The Fourteenth Amendment has become the gateway to easy U.S. citizenship for those from other nations who are willing to lie, cheat, and steal American citizenship for their U.S.-born children. The Reconstruction Era provision was intended to benefit only former slaves with American citizenship. Today, however, this amendment's citizenship clause has been stretched far beyond recognition.
In recent years, illegal aliens and foreign "birth tourists" exploit this loophole by entering the United States with the intent of having their babies here. That act gives their newborns automatic American citizenship.
With U.S. citizenship, those children qualify for a panoply of rights and privileges. They automatically become eligible for welfare, "free" public education, "free" health care, and immigration benefits -- that is, these "anchor babies" as adults may sponsor their foreign parents and extended relatives for visas.
The Slide to Wide
What does the Fourteenth Amendment say? Section 1 of the amendment defines as a U.S. citizen "[a]ll persons born or naturalized in the United States and subject to the jurisdiction thereof." Note that the citizenship clause has two distinct parts. One is a person's being born or naturalized in the U.S. The other is that such a person is "subject to the jurisdiction" of the United States. Both factors are supposed to be satisfied before someone gains American citizenship.
U.S. Sen. Jacob Howard, who wrote this clause, said that "subject to the jurisdiction" would "not, of course, include persons born in the United States who are foreigners" or "aliens." Awarding U.S. citizenship by birth in this nation got around some states' definitions of citizen that deprived slaves and, following the War Between the States, former slaves of such status.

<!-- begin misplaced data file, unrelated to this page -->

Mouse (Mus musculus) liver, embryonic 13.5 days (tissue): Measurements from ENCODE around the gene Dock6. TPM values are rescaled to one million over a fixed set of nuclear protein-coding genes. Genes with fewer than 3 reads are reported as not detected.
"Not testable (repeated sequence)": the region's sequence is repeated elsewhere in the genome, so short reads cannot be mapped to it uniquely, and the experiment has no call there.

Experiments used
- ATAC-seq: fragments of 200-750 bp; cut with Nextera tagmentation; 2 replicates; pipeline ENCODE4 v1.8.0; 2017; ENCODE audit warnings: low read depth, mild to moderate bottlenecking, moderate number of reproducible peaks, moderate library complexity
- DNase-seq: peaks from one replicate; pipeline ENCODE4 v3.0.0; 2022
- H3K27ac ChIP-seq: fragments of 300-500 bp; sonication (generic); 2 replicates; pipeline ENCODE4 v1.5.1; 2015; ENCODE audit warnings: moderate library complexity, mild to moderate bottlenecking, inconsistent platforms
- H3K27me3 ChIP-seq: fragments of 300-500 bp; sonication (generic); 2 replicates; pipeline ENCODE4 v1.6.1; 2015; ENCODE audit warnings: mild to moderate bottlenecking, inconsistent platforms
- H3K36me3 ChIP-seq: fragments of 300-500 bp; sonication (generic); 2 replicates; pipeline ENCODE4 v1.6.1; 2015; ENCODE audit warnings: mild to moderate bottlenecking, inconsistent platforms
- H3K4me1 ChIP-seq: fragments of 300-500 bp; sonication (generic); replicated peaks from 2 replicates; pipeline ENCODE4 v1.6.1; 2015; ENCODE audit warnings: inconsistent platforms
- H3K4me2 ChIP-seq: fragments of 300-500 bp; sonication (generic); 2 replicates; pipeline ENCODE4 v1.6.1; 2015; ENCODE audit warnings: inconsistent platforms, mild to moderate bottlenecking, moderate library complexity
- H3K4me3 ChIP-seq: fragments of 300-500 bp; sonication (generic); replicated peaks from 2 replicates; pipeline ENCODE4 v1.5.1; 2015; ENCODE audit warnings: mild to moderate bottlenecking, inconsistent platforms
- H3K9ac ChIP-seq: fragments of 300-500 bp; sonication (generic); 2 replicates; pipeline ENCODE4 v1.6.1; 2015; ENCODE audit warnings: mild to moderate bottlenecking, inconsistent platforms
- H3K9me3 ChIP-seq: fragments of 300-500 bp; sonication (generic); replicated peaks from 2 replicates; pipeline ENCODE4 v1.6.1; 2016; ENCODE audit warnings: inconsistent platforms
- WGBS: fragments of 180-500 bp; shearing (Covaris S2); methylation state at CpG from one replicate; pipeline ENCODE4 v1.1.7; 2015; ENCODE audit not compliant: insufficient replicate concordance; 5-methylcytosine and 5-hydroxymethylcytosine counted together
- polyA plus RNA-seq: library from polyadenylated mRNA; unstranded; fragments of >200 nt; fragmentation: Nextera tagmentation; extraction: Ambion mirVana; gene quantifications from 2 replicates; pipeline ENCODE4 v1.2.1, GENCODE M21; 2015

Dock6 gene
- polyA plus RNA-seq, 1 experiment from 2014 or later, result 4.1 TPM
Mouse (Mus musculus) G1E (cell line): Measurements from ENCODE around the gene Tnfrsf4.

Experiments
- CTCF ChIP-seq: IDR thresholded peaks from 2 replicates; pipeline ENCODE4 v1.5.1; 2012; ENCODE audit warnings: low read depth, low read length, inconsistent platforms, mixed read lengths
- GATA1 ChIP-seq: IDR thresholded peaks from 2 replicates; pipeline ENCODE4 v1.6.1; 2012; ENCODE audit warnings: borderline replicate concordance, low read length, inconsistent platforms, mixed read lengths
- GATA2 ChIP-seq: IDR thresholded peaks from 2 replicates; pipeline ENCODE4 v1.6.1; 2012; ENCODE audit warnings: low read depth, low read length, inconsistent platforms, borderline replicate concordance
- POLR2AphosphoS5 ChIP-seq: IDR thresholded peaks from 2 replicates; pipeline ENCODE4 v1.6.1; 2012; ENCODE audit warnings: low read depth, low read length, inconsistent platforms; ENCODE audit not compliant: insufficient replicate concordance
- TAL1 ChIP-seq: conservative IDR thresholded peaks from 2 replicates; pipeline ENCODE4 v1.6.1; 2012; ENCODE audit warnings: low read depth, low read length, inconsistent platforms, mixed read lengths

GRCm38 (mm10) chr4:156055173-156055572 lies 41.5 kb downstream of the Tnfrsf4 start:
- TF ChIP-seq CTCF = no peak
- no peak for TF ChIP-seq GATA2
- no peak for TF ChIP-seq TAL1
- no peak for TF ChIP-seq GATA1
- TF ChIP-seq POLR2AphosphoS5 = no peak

Adding the "subject to the jurisdiction" clause limited who would qualify for national citizenship, even though someone might have been born here. The contemporary case the authors had in mind was American Indians, who were subject to the jurisdiction of an independent sovereign, their tribal government.
This dual conception makes sense and clearly limits U.S. citizenship to people born in this country to parents who owe allegiance as citizens or permanent lawful residents to this nation. What went wrong?
The U.S. Supreme Court ruled in 1898 in the case of a U.S.-born man whose parents were Chinese imperial subjects, but who had lawfully lived and worked in California for a number of years. The parents had never been the Chinese emperor's diplomats or served him in any official capacity (a sure sign that they stood subject to Chinese jurisdiction). The court ruled in United States v. Wong Kim Ark that the U.S.-born son was a natural-born U.S. citizen, as defined under the Fourteenth Amendment.